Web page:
On Friday, the last day of the CCW conference, one of the conference speakers told Sputnik:
“There are many complicated prohibitions and restrictions on the use of certain weapon technologies, but there is no rule specifically dealing with autonomy in attack. However, if you are taking the human being out of attack decision making, then when a state is undertaking one of these weapons reviews, the question the reviewing state will need to pose is whether this system is capable of being used in compliance with targeting law.”
The speaker underscored that “killer robots” are bound to fail the state weapon review required by article 36 of Additional Protocol I:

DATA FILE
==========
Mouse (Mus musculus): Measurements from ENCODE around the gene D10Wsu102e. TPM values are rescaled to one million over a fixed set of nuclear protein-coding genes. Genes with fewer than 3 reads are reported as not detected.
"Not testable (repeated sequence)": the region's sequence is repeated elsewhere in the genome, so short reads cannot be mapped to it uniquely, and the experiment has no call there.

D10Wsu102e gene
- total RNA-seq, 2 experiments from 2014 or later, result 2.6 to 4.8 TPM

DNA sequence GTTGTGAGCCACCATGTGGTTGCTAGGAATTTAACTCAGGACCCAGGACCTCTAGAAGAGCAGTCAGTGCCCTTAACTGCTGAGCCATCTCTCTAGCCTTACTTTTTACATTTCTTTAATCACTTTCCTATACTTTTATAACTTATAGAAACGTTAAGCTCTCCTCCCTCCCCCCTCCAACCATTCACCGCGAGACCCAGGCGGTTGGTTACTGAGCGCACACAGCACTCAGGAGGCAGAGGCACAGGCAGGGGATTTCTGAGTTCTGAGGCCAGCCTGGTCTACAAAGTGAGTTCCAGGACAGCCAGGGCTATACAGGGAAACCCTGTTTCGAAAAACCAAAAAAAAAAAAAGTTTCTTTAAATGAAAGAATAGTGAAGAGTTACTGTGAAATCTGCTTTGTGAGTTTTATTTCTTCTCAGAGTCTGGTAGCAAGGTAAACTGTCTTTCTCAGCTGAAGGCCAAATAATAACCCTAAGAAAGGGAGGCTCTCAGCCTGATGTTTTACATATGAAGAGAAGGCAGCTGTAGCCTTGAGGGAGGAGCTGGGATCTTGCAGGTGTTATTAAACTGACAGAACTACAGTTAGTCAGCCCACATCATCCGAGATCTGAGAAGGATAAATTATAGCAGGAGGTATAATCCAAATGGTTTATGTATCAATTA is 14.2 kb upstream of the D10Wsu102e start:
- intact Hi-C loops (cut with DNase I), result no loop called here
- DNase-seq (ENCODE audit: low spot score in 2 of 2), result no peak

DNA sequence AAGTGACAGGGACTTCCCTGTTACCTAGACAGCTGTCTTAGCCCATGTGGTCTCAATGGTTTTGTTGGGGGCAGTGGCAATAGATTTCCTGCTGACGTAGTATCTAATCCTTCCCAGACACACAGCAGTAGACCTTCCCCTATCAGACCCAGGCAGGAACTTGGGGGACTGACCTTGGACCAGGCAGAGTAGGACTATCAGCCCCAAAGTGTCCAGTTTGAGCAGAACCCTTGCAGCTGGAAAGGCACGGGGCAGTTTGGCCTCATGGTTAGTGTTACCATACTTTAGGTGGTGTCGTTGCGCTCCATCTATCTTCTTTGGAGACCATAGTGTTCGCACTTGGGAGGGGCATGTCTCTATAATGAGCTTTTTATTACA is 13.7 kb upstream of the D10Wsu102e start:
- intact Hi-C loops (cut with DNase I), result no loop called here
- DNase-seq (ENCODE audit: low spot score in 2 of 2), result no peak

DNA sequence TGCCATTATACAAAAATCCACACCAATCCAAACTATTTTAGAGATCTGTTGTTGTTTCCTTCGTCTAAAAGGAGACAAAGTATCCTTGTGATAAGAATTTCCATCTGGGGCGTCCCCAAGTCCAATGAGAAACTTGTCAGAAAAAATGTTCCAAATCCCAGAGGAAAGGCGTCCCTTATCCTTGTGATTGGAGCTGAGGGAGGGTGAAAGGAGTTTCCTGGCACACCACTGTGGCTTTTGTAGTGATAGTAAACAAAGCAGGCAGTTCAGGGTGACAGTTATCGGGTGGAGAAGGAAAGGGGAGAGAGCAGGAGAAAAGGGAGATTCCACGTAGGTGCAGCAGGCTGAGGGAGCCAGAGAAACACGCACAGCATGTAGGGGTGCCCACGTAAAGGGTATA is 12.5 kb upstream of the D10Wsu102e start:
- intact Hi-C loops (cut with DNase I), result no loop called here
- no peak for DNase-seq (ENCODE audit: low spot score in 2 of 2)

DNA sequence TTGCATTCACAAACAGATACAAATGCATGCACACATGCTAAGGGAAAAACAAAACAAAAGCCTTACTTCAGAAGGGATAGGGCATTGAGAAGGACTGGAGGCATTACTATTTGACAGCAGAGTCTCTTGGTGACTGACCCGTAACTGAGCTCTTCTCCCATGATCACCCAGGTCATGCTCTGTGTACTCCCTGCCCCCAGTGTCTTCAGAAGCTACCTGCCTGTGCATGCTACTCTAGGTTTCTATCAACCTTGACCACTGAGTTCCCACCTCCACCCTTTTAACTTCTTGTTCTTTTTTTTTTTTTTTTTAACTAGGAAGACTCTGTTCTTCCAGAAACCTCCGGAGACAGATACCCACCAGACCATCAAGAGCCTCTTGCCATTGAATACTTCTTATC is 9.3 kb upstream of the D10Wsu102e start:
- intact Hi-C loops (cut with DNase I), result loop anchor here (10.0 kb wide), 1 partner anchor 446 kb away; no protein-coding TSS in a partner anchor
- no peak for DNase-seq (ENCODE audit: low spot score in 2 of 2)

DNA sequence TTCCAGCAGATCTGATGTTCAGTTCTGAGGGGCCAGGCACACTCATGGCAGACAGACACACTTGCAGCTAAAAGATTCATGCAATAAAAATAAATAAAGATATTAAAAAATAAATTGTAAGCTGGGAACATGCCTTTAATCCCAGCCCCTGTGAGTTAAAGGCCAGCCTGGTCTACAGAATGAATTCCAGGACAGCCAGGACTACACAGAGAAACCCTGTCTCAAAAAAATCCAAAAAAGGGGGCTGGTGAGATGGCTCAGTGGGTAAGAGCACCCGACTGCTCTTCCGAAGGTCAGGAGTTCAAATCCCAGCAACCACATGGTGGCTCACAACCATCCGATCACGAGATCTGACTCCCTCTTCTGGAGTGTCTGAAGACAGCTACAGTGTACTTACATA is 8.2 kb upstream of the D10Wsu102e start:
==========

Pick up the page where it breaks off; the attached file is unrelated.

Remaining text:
“What I was trying to explain to them in the CCW Conference is that the targeting law involves the whole series of evaluative decisions, which at the moment the current level of autonomous technology is not capable of undertaking.”
LAWS, or “killer robots” are defined as weapon systems designed and built to select and fire upon targets without human intervention.
Steve Goose, Director of the Arms Division at the Human Rights Watch (HRW) and Co-founder of the Campaign to Stop Killer Robots, told Sputnik on Wednesday that LAWS are unlikely to comply with the basic requirements of international humanitarian law or international human rights law, which demand human judgment in making combat attack decisions.